Indigenous Guyanese have much to be thankful for – Garrido-Lowe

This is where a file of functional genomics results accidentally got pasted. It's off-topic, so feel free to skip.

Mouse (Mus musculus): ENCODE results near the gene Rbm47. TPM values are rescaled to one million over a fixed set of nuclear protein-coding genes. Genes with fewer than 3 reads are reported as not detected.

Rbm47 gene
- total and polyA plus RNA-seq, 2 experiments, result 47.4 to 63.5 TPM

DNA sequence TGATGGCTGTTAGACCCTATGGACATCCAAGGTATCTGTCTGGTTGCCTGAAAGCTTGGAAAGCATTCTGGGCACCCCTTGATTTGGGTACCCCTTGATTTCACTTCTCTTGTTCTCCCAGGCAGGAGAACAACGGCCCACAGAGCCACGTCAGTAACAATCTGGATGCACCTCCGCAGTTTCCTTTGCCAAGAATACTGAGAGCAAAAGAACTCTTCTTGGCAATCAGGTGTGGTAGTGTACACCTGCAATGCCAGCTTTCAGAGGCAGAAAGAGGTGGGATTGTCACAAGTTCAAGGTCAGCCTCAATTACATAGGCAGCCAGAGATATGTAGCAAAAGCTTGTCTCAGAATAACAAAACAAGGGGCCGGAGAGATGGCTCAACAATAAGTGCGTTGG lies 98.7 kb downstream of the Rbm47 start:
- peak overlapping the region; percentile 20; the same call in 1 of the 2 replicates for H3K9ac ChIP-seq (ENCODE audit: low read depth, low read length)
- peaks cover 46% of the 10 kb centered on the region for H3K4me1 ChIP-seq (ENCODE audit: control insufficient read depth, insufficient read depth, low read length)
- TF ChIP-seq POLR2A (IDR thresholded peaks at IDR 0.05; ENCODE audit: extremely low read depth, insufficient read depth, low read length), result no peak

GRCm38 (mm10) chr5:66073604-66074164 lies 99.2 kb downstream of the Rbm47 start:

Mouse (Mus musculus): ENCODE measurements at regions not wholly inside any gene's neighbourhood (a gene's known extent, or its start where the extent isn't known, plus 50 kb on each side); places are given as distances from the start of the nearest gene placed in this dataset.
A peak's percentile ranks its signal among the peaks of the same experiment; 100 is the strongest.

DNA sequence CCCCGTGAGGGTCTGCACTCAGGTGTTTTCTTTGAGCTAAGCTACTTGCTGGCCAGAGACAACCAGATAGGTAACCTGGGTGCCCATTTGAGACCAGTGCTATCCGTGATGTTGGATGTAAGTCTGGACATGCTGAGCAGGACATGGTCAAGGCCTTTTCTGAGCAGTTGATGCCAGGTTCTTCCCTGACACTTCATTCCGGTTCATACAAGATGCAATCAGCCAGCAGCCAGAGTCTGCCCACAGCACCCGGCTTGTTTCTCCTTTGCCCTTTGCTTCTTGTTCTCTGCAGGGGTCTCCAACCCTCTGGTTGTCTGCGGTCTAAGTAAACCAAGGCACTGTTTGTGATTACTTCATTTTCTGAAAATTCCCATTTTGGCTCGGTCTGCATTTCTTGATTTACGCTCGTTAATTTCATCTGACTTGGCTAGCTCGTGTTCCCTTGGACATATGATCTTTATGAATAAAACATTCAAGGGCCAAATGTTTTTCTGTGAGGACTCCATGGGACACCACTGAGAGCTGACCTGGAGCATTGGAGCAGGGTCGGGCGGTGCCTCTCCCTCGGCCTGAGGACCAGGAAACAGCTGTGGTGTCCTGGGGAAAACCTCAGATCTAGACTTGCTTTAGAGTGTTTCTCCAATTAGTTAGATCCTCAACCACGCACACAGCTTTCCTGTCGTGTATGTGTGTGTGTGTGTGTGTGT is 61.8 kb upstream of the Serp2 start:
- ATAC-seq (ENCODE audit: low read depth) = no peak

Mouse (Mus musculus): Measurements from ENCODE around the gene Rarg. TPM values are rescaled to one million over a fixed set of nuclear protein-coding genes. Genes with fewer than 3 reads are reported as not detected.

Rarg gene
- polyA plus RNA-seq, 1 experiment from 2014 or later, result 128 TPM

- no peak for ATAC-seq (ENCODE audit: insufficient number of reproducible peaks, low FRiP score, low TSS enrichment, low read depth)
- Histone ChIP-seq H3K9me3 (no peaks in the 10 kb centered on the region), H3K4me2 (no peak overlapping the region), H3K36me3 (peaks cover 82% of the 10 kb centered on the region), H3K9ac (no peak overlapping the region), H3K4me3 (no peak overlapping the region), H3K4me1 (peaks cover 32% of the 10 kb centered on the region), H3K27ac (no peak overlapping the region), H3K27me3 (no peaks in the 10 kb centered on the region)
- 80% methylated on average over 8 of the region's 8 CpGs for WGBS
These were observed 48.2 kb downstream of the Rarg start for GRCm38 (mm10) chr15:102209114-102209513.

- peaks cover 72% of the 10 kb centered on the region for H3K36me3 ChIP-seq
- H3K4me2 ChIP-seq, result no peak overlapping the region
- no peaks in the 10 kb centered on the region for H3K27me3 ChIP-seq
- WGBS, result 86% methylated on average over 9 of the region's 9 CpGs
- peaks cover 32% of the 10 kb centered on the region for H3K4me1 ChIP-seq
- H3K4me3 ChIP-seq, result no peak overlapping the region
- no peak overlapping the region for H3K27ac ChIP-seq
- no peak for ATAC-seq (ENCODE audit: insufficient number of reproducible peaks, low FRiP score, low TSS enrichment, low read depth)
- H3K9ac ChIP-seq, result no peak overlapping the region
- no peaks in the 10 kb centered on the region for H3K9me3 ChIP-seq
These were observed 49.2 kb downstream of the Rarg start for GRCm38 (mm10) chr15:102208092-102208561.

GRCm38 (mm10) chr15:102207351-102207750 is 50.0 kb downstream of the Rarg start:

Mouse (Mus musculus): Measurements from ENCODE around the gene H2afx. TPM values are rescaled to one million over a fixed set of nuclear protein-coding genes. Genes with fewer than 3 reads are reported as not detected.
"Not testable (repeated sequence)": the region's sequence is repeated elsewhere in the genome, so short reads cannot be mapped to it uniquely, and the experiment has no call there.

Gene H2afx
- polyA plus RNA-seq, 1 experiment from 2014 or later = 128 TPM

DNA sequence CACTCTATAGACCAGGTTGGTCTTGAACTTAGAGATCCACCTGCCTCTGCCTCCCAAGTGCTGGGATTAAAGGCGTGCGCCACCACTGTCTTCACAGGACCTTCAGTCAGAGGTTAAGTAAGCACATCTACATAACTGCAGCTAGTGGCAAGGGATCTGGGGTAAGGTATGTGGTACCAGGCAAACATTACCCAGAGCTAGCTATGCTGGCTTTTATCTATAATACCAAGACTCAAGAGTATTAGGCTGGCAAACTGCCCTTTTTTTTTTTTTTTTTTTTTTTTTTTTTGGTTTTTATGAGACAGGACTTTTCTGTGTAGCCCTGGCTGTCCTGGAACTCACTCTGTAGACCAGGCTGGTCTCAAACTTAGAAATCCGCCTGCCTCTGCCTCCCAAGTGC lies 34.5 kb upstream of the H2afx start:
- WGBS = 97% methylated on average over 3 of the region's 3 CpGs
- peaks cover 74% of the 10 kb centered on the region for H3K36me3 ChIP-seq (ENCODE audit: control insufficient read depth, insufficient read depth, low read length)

first_imgMinister within the Indigenous People’s Affairs Ministry, Valerie Garrido-LoweIndigenous Guyanese today have much to be thankful for, particularly the contributions of Guyana’s first Indigenous parliamentarian, Stephen Campbell.The life of this renowned Guyanese, a descendant of the Arawak people, was celebrated on Monday at the Umana Yana as the Indigenous People’s Affairs Ministry prepared to wrap up its celebrations of Amerindian Heritage Month 2016.Leading the discourse on his life and the significant role he played in making way for the freedom and opportunities afforded to Amerindians today, Minister within the Indigenous People’s Affairs Ministry, Valerie Garrido-Lowe recalled the struggles endured by Campbell, particularly during the lead-up to Guyana’s Independence back in 1966.Describing Campbell as a visionary, Garrido-Lowe said Indigenous Guyanese today, 50 years later, have a lot to be thankful for.She said during the Independence struggles, Campbell had been attending meetings, Parliament and other places. “He wanted to make sure those Indigenous brothers and sisters were safe in their lands,” she said. His quest for this took him to meet the Queen of England at the time.“We must never forget the path Stephen Campbell paved in our lives as Indigenous people today. Today in the hinterland, of the 212 villages, many of us own our own lands. So this whole process of Indigenous having their lands is because of the brave and visionary Stephen Campbell,” Garrido-Lowe told fellow Amerindians.Indigenous Peoples’ Affairs Minister Sydney Allicock said the great Stephen Campbell began the process of championing the rights of Amerindians. He said the Indigenous community seemed to have a shortcoming in celebrating its heroes.“This is something we must correct. In honouring our heroes, we help the world better understand us and what we represent. We help to draw the world’s attention to the importance of our role in history. We record our own history, we become the heroes of our story,” such were the words of Stephen Campbell.Campbell was the first Amerindian Member of Parliament in Guyana. He was elected to the Legislative Council of British Guiana on September 10, 1957.Campbell was born in Moruca, a sub-district of the Barima-Waini Region, the northernmost part of Guyana, on December 26, 1897. His father was Tiburtio A Campbell, a boat builder, and his mother was Maria Dos Santos nee Osorio. Both parents died when he was very young and he was brought up by his grandmother whom he credited with teaching him the core principles of life: “religion and discipline”. He was a student of the Santa Rosa Mission School.Amerindians feared that after Independence, whatever rights they enjoyed would then be ignored and the lands on which they have lived for thousands of years would be expropriated.Campbell travelled to London to present a petition and lobby the British Government for recognition of Amerindian land rights. On his return, he set up the Amerindian Association to mobilise Amerindian pressure on the Independence Commission to ensure that Amerindians’ interests were taken into account in the Independence negotiations. Thus when Guyana attained its independence from the United Kingdom in 1966, the legal ownership by Indigenous peoples of land and rights of occupancy were embodied in the Independence provisions.Campbell died on May 12, 1966 – two weeks before British Guiana gained Independence from Britain. He is the main reason that Amerindian Heritage Day is celebrated on September 10 – this was the day he was elected to Parliament. He has spearheaded a historic change in bringing to the fore the vital and rightful place of the Amerindian in the mainstream of life in Guyana and its future development. During the observance, some 18 Indigenous Guyanese were honoured for more than 25 years of service to the Indigenous community and Guyana in various areas. Among them were Rita Rebeiro, a teacher of Moruca Region One (Barima-Waini); the designer of the $10 coin, Ignatius; retired Army Captain John Flores; Trinidad-based Guyanese Journalist Miranda LaRose; the first Indigenous Priest Hannon Bennet (Posthumous) and Sculptor and University of Guyana lecturer, Winslow Craig.last_img